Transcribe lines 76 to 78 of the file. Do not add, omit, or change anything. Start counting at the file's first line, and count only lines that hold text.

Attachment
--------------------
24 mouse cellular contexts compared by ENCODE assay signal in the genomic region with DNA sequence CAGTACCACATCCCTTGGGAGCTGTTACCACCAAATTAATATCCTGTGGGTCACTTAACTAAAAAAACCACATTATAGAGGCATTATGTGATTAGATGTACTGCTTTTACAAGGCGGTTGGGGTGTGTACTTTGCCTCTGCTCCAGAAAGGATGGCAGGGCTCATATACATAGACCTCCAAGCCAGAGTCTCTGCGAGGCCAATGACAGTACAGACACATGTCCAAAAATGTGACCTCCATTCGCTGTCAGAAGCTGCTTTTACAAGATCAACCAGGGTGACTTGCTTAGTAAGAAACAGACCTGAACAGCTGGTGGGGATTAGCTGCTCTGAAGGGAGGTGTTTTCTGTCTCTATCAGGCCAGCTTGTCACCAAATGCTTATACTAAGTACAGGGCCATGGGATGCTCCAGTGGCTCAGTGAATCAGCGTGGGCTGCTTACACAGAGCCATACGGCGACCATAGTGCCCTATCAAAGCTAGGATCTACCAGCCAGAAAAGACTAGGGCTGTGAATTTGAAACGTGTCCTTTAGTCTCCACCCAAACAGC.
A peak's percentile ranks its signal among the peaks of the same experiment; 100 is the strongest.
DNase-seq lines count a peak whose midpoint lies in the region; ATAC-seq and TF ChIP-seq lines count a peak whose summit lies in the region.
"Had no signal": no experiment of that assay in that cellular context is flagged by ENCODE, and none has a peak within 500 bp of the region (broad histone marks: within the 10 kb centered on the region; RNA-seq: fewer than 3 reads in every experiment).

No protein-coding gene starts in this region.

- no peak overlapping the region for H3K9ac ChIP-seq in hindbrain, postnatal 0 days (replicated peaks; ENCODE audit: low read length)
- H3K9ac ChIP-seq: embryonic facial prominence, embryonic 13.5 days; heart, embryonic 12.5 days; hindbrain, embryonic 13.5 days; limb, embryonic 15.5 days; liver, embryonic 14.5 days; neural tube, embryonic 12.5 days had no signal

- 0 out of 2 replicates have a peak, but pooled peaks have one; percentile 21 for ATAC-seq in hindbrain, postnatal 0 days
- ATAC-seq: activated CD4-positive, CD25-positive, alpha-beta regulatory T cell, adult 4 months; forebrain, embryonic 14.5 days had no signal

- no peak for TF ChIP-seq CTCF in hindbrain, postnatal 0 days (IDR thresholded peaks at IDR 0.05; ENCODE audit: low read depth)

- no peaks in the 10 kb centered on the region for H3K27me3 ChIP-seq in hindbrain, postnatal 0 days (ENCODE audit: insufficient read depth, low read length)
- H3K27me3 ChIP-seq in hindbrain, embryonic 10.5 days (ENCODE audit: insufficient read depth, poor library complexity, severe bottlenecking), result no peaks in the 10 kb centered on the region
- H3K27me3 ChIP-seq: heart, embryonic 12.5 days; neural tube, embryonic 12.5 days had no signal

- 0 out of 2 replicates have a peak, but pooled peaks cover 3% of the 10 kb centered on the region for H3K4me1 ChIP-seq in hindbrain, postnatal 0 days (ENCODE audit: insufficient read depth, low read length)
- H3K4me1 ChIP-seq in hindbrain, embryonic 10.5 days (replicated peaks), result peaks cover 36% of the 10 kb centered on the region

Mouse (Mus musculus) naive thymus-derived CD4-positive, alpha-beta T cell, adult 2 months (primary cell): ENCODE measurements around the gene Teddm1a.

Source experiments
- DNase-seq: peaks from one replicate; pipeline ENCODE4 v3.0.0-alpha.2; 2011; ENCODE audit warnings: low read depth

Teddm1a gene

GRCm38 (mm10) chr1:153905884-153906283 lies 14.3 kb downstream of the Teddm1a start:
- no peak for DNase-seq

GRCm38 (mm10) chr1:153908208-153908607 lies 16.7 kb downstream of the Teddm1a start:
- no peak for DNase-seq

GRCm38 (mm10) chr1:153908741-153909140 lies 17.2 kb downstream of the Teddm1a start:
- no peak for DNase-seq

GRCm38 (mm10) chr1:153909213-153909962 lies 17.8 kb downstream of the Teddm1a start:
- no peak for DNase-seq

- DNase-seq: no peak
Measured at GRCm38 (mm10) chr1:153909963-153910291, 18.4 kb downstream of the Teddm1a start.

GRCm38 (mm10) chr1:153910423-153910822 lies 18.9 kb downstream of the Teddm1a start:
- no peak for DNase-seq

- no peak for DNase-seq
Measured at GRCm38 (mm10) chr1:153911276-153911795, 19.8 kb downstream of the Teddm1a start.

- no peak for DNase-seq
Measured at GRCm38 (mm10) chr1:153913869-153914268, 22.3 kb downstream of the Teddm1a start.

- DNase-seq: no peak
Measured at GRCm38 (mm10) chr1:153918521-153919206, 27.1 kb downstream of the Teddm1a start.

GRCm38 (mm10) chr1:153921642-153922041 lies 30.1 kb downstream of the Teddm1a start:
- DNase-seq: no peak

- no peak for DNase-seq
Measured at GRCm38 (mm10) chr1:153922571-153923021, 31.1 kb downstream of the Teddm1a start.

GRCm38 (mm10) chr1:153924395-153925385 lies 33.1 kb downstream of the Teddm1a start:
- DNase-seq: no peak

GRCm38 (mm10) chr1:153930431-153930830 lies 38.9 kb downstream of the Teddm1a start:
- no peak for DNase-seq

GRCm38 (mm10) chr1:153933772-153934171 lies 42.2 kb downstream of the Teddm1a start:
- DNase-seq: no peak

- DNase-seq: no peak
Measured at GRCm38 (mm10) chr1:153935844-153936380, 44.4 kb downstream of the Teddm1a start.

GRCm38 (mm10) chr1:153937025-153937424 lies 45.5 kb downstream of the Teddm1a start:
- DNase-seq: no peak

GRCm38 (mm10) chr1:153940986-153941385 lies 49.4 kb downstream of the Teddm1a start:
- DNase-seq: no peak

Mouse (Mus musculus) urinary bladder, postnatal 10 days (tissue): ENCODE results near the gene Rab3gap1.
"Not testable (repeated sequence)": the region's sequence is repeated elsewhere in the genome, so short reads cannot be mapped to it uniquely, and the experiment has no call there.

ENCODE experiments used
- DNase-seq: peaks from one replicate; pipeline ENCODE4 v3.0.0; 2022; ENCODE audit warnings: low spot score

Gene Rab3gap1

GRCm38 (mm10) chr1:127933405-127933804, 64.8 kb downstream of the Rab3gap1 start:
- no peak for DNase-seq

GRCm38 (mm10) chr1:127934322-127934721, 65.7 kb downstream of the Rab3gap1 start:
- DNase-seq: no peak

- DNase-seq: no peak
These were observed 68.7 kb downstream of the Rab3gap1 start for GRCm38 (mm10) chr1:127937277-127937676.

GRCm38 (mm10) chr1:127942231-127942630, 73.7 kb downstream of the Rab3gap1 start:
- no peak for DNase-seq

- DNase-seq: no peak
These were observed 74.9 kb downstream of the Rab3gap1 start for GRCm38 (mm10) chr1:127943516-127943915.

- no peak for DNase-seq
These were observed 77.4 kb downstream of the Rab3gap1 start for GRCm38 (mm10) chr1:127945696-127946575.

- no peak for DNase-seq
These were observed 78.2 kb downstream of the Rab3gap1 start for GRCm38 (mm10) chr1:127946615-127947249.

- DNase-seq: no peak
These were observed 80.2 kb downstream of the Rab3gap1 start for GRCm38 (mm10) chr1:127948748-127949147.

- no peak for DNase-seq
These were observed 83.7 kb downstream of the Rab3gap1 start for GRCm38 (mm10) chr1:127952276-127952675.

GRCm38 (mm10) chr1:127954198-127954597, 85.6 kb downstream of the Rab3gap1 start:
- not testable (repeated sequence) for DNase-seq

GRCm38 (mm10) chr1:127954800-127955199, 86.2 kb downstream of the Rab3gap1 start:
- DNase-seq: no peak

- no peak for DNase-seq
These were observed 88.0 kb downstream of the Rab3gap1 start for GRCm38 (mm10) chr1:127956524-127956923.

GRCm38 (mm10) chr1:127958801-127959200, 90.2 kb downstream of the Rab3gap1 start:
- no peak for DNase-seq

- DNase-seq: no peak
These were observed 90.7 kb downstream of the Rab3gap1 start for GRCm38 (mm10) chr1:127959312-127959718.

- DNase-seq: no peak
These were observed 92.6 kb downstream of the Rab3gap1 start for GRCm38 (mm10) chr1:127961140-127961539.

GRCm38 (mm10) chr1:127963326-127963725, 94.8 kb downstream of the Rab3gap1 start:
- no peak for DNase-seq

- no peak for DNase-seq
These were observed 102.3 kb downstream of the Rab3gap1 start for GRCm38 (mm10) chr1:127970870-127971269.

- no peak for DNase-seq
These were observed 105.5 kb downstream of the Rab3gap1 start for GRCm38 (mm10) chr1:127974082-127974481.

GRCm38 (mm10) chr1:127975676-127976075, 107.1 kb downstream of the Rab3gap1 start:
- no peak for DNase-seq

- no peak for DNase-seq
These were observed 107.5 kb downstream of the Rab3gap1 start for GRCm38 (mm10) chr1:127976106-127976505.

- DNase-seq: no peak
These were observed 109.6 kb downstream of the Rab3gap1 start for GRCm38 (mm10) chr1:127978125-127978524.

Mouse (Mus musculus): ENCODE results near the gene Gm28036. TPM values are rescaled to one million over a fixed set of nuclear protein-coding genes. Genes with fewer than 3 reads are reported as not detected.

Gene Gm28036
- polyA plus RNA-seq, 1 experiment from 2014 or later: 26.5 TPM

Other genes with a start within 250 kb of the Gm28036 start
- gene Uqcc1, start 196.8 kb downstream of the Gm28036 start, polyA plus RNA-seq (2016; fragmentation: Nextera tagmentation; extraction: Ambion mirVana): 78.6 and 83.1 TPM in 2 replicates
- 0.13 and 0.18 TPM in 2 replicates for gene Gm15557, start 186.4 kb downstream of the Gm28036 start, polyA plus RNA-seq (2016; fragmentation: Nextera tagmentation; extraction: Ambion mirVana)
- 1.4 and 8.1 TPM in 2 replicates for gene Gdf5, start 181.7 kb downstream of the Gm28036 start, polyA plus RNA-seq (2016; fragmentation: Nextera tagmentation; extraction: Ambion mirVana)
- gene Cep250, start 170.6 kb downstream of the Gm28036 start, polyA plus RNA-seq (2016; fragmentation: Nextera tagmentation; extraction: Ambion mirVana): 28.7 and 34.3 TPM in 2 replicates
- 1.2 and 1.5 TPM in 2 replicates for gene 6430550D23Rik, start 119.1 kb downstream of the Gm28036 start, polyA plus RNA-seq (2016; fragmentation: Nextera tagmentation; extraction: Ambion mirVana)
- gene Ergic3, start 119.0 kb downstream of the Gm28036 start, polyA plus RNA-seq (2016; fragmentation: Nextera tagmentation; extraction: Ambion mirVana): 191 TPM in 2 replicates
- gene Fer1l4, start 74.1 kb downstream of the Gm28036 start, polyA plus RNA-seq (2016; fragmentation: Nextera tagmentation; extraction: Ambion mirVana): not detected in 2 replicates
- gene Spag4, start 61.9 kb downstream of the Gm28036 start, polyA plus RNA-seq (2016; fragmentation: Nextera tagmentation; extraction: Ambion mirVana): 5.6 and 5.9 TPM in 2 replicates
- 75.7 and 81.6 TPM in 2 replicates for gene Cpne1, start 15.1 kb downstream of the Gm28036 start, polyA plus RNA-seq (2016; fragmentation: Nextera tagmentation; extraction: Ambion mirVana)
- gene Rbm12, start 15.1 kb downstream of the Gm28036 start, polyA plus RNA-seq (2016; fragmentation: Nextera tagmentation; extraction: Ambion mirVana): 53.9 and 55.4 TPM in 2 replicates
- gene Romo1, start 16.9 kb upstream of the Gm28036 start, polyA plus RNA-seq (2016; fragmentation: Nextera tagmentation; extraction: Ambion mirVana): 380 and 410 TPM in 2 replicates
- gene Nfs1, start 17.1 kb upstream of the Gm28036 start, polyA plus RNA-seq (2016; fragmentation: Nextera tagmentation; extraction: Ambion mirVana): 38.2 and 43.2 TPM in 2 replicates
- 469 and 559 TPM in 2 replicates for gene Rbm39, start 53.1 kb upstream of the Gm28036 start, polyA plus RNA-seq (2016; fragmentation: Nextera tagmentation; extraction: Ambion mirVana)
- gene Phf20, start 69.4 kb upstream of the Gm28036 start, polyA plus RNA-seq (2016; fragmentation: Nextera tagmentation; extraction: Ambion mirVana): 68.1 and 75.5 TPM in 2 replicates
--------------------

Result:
These were observed 83.7 kb downstream of the Rab3gap1 start for GRCm38 (mm10) chr1:127952276-127952675.

GRCm38 (mm10) chr1:127954198-127954597, 85.6 kb downstream of the Rab3gap1 start:
- not testable (repeated sequence) for DNase-seq